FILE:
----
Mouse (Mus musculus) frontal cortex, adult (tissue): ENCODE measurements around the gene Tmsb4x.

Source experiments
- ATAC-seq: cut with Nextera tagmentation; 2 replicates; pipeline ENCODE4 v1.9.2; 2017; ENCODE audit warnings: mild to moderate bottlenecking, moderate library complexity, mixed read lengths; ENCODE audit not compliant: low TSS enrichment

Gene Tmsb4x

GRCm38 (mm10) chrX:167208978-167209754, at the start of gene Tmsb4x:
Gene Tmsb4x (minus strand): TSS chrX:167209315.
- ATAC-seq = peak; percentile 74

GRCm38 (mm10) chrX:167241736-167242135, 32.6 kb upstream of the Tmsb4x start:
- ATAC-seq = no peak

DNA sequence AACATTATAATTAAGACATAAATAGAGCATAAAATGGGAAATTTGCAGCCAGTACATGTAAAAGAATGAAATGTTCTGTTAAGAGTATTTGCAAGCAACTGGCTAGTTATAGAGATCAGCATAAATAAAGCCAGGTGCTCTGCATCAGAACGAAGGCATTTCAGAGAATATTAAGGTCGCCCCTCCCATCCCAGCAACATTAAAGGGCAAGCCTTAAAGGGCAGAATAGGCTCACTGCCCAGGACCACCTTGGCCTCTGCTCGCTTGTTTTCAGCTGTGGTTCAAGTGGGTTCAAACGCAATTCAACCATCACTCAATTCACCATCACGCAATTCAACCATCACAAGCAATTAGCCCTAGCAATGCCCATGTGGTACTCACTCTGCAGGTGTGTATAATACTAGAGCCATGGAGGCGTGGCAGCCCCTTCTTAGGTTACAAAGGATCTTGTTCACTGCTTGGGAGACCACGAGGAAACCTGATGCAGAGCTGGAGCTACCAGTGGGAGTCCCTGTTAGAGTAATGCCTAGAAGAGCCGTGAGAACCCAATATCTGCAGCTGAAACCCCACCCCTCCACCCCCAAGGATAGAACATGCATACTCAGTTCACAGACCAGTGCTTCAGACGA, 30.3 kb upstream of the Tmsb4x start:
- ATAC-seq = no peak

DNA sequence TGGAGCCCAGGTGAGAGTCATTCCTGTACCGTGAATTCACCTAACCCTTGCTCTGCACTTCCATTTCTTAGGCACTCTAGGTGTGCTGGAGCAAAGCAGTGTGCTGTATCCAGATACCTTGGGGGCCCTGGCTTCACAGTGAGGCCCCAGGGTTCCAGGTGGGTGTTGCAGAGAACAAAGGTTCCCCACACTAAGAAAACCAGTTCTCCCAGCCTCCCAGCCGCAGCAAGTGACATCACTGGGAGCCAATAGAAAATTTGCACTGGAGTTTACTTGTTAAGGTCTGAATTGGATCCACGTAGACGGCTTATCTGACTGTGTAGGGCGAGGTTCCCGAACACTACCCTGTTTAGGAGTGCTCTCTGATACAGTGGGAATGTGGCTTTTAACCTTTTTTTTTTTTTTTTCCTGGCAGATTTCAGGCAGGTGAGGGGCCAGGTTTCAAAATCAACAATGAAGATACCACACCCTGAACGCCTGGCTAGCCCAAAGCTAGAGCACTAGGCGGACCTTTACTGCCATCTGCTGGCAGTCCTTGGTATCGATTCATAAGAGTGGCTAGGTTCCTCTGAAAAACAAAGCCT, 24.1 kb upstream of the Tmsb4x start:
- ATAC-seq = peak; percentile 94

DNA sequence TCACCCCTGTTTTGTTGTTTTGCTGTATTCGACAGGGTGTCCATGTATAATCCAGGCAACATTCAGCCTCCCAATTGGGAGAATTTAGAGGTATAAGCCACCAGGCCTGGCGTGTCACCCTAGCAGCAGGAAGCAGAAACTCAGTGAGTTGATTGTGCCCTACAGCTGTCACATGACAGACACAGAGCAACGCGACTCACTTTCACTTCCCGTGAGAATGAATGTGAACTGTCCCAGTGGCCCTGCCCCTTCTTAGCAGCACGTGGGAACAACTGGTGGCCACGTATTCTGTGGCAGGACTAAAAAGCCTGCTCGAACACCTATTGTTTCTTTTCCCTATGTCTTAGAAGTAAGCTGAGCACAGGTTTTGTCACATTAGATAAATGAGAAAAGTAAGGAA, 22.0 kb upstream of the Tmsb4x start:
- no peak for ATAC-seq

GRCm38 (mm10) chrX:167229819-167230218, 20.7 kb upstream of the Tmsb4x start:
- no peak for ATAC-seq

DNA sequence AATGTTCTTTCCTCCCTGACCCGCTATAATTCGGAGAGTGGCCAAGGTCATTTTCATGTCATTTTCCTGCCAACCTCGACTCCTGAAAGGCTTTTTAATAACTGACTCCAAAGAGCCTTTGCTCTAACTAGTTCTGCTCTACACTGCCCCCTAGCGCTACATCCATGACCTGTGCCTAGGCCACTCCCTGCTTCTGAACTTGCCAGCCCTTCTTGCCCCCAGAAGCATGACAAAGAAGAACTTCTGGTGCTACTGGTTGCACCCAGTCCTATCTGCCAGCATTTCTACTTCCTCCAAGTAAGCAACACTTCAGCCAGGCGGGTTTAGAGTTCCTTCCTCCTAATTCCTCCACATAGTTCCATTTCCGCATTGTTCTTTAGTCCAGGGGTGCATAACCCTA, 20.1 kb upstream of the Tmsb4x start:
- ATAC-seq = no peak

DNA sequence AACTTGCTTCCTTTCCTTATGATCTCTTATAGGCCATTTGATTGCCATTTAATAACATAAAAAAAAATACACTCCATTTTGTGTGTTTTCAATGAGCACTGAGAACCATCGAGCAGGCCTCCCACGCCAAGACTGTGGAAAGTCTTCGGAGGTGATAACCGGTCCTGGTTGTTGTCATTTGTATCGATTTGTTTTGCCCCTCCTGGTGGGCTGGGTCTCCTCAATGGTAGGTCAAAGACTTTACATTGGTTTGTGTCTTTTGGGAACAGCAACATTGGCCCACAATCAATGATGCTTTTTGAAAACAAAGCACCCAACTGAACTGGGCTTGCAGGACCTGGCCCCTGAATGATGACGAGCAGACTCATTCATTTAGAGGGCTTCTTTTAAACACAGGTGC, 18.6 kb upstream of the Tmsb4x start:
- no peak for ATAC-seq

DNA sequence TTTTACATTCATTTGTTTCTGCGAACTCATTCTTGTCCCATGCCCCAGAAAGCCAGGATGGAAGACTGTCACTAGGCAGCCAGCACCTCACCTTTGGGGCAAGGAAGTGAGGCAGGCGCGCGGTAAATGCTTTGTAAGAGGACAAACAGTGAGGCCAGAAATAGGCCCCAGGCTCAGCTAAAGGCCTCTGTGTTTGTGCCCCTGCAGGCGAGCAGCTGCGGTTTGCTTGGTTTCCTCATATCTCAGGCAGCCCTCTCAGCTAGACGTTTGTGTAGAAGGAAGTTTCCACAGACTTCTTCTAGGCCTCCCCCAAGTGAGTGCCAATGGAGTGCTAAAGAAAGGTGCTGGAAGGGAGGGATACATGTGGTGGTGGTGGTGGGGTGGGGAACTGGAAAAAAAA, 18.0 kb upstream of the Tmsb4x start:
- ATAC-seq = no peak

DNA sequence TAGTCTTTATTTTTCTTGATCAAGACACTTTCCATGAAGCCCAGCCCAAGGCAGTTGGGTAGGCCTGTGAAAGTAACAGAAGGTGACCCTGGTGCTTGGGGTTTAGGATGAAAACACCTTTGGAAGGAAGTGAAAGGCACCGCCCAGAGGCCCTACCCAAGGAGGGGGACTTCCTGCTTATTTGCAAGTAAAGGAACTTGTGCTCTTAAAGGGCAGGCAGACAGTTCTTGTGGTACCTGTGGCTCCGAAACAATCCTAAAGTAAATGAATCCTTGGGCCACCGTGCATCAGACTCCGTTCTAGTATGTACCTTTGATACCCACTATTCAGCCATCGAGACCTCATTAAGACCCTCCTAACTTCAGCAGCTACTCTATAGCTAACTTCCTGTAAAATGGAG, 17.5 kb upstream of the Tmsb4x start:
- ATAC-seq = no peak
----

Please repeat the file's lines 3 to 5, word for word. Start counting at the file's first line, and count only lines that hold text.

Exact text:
- ATAC-seq: cut with Nextera tagmentation; 2 replicates; pipeline ENCODE4 v1.9.2; 2017; ENCODE audit warnings: mild to moderate bottlenecking, moderate library complexity, mixed read lengths; ENCODE audit not compliant: low TSS enrichment

Gene Tmsb4x

GRCm38 (mm10) chrX:167208978-167209754, at the start of gene Tmsb4x: